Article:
Getting the Care You Need

At Lahey Hospital & Medical Center, we offer both hemodialysis and peritoneal dialysis. If dialysis is needed, your provider will explain the differences and help you determine which one would be the best fit for you.

Creating Access

Both types of dialysis require minor surgery before treatment begins to create an access that allows treatment to take place. The nephrology team at Lahey works closely with our transplant and vascular surgeons to plan your procedure.


For hemodialysis, minor surgery is required to create a vascular access so that blood can reach the dialysis machine and be returned after the filtration process has been completed.

There are three types of vascular access:

  • Arteriovenous fistula (AVF)—Created by connecting an artery and vein.
  • Arteriovenous graft (AVG)—This uses a synthetic tube to connect an artery to a vein.
  • Venous catheter—This provides a temporary alternative by inserting a small, soft tube usually into a large vein in your neck. A catheter is typically used if you need to start dialysis before you have a vascular access created.

If your access is an AVF or AVG, the dialysis nurse or technician will place two needles into the access at the beginning of each treatment. These needles connect to tubing that takes blood to and from the dialysis machine.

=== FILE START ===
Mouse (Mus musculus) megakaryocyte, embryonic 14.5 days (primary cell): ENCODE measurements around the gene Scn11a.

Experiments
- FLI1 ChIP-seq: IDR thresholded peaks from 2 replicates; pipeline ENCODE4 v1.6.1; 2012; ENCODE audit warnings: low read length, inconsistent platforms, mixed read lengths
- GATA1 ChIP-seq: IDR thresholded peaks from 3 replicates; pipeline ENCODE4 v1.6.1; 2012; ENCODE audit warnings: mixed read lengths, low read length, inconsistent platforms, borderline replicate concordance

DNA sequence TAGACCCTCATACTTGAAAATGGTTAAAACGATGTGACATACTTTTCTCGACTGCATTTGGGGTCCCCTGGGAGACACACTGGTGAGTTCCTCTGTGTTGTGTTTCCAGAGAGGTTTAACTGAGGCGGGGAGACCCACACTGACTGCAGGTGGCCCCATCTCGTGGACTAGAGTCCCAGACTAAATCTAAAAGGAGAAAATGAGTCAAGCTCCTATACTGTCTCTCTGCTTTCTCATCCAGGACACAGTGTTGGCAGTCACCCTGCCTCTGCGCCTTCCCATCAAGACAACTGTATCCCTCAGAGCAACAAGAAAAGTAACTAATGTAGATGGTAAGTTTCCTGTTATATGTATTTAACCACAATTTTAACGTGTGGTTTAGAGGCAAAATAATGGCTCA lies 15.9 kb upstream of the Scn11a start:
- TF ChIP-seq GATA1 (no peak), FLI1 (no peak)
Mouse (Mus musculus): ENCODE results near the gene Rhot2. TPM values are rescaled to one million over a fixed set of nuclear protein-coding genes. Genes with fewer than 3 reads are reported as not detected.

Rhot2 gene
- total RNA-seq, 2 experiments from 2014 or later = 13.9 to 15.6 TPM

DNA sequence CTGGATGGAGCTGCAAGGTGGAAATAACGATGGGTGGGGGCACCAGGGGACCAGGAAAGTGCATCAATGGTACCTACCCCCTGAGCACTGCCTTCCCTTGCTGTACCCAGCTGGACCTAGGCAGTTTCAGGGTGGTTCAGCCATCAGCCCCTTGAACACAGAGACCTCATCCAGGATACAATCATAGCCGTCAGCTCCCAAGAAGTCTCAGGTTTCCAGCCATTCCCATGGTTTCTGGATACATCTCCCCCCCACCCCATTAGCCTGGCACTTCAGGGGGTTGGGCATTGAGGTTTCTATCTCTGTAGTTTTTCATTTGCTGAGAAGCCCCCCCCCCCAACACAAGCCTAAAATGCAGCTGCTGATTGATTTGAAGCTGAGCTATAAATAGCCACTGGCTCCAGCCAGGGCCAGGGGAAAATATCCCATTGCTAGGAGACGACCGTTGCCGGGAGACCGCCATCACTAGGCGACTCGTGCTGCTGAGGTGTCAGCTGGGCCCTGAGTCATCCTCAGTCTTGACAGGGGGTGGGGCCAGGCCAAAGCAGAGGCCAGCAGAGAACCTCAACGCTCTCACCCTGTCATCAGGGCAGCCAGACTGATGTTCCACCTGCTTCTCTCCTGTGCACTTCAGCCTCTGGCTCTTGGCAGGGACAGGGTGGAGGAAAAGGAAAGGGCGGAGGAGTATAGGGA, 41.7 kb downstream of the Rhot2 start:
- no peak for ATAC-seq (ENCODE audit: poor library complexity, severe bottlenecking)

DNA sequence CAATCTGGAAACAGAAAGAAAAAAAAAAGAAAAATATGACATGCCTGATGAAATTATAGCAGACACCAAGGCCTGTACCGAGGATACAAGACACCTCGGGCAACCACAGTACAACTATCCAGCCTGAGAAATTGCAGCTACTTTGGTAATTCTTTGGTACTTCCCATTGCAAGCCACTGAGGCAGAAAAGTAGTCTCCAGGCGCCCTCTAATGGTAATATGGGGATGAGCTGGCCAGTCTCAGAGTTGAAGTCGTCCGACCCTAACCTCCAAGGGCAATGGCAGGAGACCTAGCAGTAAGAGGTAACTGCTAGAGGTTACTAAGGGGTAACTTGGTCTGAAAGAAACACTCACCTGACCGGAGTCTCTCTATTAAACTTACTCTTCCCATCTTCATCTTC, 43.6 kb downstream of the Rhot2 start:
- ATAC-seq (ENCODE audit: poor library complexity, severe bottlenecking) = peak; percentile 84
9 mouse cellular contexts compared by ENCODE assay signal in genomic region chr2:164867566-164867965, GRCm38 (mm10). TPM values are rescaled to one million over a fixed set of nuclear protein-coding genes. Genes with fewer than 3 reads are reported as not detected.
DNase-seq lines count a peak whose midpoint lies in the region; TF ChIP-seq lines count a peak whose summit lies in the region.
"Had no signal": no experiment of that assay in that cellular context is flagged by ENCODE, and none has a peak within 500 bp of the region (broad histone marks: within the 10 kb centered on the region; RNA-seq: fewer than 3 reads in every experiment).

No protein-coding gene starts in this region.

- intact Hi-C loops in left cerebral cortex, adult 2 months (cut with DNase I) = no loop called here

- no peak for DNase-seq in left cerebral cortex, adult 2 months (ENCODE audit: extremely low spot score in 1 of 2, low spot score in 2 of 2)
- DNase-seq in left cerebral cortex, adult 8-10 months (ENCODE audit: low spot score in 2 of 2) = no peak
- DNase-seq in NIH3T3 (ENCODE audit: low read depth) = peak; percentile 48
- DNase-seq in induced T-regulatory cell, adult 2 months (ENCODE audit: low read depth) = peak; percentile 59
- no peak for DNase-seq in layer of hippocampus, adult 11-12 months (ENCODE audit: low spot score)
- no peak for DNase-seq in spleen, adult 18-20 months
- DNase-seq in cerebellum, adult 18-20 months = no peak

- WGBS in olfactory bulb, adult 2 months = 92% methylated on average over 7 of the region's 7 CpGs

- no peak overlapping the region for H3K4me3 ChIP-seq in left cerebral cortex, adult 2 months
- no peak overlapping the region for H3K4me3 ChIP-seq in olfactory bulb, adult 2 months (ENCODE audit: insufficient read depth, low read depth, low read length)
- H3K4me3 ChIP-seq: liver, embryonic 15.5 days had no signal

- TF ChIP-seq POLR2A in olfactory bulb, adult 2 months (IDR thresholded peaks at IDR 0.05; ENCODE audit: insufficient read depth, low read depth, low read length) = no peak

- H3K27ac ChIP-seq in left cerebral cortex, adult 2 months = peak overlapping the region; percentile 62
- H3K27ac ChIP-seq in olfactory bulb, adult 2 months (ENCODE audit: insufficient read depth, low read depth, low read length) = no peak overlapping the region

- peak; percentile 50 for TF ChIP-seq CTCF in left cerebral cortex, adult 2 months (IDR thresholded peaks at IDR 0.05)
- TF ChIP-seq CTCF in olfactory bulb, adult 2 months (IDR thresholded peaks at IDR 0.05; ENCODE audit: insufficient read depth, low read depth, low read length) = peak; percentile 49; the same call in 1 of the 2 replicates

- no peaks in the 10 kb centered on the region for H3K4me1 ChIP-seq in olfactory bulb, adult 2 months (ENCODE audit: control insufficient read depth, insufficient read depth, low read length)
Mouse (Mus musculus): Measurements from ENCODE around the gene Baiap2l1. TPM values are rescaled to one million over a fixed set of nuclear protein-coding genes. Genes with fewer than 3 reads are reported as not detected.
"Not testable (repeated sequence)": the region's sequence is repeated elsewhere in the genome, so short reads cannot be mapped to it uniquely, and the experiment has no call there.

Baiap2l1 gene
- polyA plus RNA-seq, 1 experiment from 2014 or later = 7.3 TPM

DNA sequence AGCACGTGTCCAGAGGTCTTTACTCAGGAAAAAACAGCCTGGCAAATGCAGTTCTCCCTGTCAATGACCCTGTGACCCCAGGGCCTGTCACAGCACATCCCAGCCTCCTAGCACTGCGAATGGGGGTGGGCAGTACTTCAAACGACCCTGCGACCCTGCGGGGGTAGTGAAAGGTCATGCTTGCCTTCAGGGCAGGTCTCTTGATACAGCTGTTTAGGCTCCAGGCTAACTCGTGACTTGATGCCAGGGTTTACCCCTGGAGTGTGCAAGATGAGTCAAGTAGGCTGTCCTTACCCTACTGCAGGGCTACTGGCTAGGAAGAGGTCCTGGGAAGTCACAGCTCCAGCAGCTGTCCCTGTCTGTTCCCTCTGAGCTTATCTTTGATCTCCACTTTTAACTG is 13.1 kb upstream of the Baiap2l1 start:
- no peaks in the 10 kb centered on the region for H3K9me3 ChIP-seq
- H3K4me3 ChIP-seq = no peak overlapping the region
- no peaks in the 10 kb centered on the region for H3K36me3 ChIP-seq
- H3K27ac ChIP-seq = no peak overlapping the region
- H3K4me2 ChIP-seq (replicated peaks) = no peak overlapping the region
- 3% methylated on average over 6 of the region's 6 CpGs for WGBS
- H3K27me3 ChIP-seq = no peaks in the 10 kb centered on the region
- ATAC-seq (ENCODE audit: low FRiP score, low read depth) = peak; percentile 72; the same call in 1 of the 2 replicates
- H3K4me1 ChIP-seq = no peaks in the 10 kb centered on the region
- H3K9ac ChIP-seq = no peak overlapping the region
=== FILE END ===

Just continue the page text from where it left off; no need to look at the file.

If a venous catheter is used, the blood is taken directly to and from the catheter and no needles are required.

An AVF is the best type of access because it lasts longer and is less likely to clot or be the source of infection. It can take a fistula three to six months to be ready to use, so your nephrologist will refer you to have this placed when you are getting close to needing dialysis.

We discourage using venous catheters because of the high rate of bloodstream infections associated with them. However, we do use them when they are the only option we have at the time.

Peritoneal Dialysis

For peritoneal dialysis, a peritoneal dialysis catheter (a soft plastic tube) is inserted into your belly. This tube is attached to a bag of the dialysis fluid so it can drain in and out of your abdomen.

The catheter is surgically inserted at least two weeks before you start peritoneal dialysis to allow the catheter site to heal.

Education and Training

If you need dialysis, you probably have questions about what to expect and the steps you should take to prepare for treatment. Our team includes nephrologists, social workers, nurses, nurse practitioners, nutritionists and others committed to educating you about your condition and your options for treatment.

If your treatment plan includes peritoneal dialysis, we offer a training program taught by a registered nurse to make sure you understand each step of the process so you can self-administer your care with confidence.